By this time, the 5-line staff was normal for polyphonic music with rhythm, and the 4 line for chant, so that this is ‘chant’ is a good interpretation.

    I think it’s random on Bosch’s part, but I do like the choral arrangement of it, it’s a nice piece of music and quite evocative.

    Singers at that time would have just added B-flats as necessary to avoid singing the melodic tritone–the composer wouldn’t have had to notate it (and often didn’t).

    1. Yeah. I should’ve noted that my comments assume Amelia’s interpretation to be correct, which, as you point out in the case of the missing clef (rim shot), can’t actually be determined. Also because there is doubtless more “music” on the far side of the butt that Amelia couldn’t include.

  11. https://upload.wikimedia.org/wikipedia/commons/1/16/Josquin_Missa_BV_Kyrie.jpg

    is a Bosch-era polyphonic music MS (of a lovely piece by Josquin “Missa De Beata Virgine”

    It’s for four voices, and each part is written separately — the Soprano and Alto on the left-hand page, and the Tenor and Bass on the right (all would have been men (or boys) in this era).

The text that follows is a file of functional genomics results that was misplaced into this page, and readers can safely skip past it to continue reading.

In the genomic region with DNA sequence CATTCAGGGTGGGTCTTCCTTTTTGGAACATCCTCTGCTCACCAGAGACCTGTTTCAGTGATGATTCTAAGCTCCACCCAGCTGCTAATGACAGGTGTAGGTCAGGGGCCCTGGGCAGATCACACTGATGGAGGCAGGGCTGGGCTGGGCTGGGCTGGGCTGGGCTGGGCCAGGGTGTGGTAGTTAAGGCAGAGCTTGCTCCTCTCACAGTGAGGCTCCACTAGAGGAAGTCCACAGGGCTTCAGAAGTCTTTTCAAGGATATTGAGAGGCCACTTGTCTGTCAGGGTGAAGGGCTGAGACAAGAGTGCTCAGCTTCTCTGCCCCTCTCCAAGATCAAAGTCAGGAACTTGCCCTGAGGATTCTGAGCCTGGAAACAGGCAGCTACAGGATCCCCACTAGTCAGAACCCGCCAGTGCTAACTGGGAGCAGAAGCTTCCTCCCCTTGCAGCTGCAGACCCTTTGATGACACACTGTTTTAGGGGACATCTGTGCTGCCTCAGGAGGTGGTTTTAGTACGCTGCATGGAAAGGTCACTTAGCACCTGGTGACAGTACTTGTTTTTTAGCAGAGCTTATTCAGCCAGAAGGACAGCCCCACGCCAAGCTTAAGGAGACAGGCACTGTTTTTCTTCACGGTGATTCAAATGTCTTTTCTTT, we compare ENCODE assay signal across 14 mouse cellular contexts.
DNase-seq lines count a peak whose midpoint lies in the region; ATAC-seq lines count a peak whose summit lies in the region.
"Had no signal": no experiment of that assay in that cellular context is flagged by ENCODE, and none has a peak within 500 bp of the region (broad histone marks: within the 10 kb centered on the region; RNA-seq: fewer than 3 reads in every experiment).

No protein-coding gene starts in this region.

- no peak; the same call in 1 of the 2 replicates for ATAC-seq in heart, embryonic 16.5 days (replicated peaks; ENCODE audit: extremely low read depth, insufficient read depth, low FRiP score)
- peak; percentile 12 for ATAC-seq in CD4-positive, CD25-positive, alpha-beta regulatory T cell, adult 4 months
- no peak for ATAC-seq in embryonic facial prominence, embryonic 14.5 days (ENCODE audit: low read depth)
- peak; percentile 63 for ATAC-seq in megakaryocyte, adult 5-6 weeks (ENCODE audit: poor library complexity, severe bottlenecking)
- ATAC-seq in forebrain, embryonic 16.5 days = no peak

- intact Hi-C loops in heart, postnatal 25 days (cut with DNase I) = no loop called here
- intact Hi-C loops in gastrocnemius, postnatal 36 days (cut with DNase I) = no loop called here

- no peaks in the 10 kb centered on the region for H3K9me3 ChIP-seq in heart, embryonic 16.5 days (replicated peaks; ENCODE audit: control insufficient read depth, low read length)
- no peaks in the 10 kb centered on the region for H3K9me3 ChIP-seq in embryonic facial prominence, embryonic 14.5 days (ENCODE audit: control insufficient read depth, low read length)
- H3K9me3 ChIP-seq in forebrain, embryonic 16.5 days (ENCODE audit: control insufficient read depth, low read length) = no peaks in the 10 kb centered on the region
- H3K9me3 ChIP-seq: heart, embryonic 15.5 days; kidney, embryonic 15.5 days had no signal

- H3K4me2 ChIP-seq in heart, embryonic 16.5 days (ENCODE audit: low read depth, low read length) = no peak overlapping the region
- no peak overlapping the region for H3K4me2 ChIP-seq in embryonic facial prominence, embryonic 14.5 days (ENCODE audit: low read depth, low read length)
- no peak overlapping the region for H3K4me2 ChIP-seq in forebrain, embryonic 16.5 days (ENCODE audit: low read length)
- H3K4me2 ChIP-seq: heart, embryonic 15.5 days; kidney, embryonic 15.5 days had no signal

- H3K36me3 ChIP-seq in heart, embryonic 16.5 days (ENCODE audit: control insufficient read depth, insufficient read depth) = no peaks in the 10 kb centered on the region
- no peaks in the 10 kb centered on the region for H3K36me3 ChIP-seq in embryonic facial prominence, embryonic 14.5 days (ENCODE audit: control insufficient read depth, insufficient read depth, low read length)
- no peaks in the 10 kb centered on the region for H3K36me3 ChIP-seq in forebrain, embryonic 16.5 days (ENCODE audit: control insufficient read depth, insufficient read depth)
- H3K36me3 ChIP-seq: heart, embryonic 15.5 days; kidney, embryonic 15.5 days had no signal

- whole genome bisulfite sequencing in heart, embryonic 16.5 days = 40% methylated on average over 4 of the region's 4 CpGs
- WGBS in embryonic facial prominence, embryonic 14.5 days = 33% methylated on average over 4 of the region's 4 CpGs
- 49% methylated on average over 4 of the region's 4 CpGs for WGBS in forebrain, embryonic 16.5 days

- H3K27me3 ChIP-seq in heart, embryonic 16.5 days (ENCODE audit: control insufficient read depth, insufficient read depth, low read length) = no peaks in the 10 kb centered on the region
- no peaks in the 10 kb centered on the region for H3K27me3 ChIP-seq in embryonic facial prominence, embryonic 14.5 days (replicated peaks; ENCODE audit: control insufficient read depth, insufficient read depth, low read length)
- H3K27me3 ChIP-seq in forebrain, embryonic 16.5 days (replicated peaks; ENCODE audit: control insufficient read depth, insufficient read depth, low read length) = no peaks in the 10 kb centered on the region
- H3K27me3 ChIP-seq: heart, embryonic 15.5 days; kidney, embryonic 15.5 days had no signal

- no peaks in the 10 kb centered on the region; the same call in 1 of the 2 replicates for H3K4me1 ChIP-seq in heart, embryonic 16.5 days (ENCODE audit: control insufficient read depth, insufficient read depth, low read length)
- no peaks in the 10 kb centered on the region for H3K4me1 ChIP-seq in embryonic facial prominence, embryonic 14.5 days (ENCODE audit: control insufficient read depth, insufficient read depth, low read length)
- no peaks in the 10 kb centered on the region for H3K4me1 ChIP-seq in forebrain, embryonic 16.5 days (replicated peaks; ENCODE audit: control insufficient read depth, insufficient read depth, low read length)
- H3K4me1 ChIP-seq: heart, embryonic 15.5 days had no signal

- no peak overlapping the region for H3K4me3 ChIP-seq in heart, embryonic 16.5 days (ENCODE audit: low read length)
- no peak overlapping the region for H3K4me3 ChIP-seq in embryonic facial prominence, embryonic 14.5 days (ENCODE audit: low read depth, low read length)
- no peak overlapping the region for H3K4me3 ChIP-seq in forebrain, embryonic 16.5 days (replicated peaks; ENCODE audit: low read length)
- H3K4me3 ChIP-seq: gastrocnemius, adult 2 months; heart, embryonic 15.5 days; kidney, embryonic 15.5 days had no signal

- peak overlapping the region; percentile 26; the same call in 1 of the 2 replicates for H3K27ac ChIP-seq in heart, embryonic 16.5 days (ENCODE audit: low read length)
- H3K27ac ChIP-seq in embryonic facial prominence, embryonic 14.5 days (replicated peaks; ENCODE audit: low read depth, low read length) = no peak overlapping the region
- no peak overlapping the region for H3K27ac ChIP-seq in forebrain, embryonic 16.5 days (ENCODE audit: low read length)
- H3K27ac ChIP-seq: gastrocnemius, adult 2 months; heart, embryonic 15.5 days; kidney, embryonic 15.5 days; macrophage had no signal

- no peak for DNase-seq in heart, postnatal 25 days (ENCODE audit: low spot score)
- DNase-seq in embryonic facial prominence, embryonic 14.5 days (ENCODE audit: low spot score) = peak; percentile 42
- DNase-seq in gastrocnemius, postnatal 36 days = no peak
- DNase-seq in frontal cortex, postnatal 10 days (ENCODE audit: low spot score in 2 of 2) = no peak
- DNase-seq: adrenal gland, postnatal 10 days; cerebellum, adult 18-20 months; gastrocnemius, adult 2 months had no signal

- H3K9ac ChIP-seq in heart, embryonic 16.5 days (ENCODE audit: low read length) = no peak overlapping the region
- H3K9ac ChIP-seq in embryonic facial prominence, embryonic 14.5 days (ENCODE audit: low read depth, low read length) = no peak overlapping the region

This Soprano part actually uses treble clef (looking a lot more like a “G” than now!), and various C clefs for the other parts.

    Note the long and fancy last note in each part! The copyist had some fun here (often these last notes are artistic like this).

    1. Sorry to be pedantic but I got it wrong, it’s the Tenor on the left bottom.

      By the way, if anyone would like to know why the Alto part (the lower of the two women’s voice parts today) is called “Alto”, from Altus meaning ‘High’, it’s because in the early 15th Century it was normal to have polyphonic music in 3 parts–the Superius, on the top, and the Tenor on the bottom–(Tenor from the word for “Hold” since the Tenor part held the chant melody if the piece incorporated one), and the third part, called “contratenor” meaning ‘going against the Tenor’.